The Rockefeller Family Fund will divest from fossil fuels, prioritizing Exxon Mobil holdings.
The fund’s statement rips Exxon Mobil for allegedly deceiving the public about climate change.
The decision by a nonprofit trust born of oil wealth carries symbolic weight.
A recent ruling by the SEC also requires company shareholders to vote on a climate change resolution.
The Rockefeller Family Fund is divesting from major segments of the fossil fuel industry, the fund said in an announcement that also singled out Exxon Mobil for blistering criticism.
The nonprofit trust, which was started by the heirs of the industrial-era oil monopolist John D. Rockefeller, called Exxon Mobil’s alleged efforts to cover up evidence of climate change “morally reprehensible conduct” in a Wednesday statement.
The fund, which provides grants to further environmentalism, women's rights and corporate and government accountability, is the latest in a long list of institutions to divest from oil, gas or coal holdings.
With assets of $130 million, the trust is hardly the largest institution to make the leap. (The significantly larger Rockefeller Brothers Fund, another family philanthropic venture, made the divestment pledge in September 2014.)
The day before the announcement, the Securities and Exchange Commission dealt Exxon another setback. On Tuesday, the SEC ruled in favor of a group of shareholders who are pushing the company closer to disclosing its vulnerability to climate change and new government regulations.
But the fund's stinging indictment of Exxon Mobil, part of a new escalation of investor-driven climate change advocacy, is especially notable because it comes from the heirs of the Standard Oil fortune, the mega-company from which Exxon Mobil first emerged.
“Evidence appears to suggest that the company worked since the 1980s to confuse the public about climate change’s march, while simultaneously spending millions to fortify its own infrastructure against climate change’s destructive consequences and track new exploration opportunities as the Arctic’s ice receded,” the fund's statement says. “Appropriate authorities will determine if the company violated any laws, but as a matter of good governance, we cannot be associated with a company exhibiting such apparent contempt for the public interest.”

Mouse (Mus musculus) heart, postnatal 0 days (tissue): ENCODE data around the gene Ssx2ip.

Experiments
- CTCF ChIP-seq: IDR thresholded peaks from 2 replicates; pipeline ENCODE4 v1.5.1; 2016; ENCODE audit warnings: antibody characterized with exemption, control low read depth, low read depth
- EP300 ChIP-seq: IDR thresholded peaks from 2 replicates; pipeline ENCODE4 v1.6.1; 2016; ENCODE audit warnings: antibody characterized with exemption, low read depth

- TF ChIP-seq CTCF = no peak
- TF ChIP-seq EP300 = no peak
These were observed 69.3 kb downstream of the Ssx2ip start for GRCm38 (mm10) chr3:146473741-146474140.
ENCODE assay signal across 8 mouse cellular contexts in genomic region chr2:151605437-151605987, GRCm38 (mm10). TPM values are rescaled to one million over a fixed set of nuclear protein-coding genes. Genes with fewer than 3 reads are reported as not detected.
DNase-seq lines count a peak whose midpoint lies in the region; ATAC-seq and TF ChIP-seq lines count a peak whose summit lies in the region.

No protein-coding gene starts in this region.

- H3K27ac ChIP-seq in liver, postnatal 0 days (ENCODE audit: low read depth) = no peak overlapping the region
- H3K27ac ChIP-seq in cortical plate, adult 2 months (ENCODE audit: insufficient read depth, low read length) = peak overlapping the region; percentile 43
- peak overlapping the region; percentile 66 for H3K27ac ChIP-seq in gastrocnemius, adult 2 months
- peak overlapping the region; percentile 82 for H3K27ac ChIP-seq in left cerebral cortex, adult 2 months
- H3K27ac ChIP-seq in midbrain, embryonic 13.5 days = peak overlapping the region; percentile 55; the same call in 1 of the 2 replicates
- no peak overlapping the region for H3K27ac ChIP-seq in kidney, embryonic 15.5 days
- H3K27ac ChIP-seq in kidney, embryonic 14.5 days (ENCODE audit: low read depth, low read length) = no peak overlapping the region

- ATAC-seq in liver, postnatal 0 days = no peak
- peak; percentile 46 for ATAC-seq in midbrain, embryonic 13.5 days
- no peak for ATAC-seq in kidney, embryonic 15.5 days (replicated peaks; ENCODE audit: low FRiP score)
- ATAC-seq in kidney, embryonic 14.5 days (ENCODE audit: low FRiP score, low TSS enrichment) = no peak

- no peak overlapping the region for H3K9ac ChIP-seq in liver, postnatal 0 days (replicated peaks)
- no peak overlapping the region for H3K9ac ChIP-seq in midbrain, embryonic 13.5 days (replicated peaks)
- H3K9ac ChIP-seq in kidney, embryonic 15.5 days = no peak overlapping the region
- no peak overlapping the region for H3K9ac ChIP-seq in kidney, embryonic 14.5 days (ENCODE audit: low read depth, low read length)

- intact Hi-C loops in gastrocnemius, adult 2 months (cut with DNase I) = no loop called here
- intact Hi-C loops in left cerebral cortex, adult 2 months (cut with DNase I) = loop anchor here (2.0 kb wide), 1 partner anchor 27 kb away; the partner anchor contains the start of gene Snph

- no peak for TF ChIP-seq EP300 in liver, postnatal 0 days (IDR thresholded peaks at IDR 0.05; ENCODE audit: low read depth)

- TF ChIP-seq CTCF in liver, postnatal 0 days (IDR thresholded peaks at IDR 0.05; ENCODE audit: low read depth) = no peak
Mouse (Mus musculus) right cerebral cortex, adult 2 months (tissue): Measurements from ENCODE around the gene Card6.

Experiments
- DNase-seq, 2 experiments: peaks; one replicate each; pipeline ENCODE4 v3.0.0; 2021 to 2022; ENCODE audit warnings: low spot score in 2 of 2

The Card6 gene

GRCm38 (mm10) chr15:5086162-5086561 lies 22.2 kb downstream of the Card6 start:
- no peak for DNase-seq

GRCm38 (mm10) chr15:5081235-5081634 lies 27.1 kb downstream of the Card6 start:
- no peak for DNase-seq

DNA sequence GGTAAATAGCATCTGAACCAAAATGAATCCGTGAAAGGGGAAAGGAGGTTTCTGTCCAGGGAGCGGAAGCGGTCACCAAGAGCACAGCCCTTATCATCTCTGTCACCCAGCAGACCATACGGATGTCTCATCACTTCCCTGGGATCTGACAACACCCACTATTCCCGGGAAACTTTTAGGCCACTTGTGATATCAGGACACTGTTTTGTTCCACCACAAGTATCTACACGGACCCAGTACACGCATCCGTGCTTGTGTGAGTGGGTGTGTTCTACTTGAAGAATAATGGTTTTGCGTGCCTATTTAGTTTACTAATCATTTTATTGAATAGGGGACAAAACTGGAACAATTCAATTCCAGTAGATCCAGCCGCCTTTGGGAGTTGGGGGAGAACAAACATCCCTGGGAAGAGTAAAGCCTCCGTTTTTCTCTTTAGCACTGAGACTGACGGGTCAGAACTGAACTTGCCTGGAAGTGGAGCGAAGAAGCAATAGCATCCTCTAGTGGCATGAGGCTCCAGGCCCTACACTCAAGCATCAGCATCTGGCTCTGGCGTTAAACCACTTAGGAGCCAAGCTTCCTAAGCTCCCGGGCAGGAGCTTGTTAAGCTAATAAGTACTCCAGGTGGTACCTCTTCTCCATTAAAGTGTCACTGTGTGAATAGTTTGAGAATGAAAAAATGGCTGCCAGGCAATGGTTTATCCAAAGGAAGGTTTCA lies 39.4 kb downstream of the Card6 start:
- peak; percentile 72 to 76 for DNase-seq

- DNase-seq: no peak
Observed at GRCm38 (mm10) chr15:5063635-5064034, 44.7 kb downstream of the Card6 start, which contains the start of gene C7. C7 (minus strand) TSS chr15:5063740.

In the first stage of its divestment process, the fund will immediately eliminate all Exxon Mobil holdings, as well as all investments in coal and “tar sands-based companies” that the fund holds directly. directly managed by the fund, rather than outside asset managers. It will limit its “exposures for these three categories of investment” to less than 1 percent of its holdings. The second stage will involve divesting from other fossil fuels the fund holds directly, and all fossil fuels held in commingled funds.
"That is a longer process because these commingled funds are very difficult to get out of and we have to be very cognizant of our fiduciary duty to the institution," said Lee Wasserman, director of the Rockefeller Family Fund.
Exxon Mobil's potential involvement in denying climate science first came to light in the fall, when Inside Climate News and the Los Angeles Times published explosive reports suggesting the company had privately acknowledged the reality of climate change even as it cast doubt on the science in public. After those reports, Reps. Ted Lieu and Mark DeSaulnier, Democratic congressmen from California, asked the Department of Justice to investigate whether the oil giant violated federal laws like the Racketeer Influenced and Corrupt Organizations Act. (The federal government used RICO to press charges against tobacco companies 1999, claiming they had engaged in a conspiracy to suppress evidence of tobacco products’ health risks.) Earlier this month, the DOJ asked the FBI to look into whether Exxon Mobil acted illegally.
Exxon, for its part, brushed off the Rockefeller Family Fund’s divestment decision.
“It's not surprising that they're divesting from the company since they're already funding a conspiracy against us,” the company said in a statement.
The company pointed to the fund’s financial support for Inside Climate News and the Columbia University Journalism School, the latter of which collaborated with the Los Angeles Times on its series of stories about Exxon. Exxon called the influential reporting backed by the fund “inaccurate and deliberately misleading stories about ExxonMobil’s history of climate research.”
Wasserman said the grant to Inside Climate News was made without any knowledge that it would be used for the reporting project. The grant to Columbia Journalism School was directed at "public interest research into what the fossil fuel industry understood about the science of climate change and how they acted given that understanding both internally and regarding the public," but it did not target Exxon Mobil specifically, Wasserman said.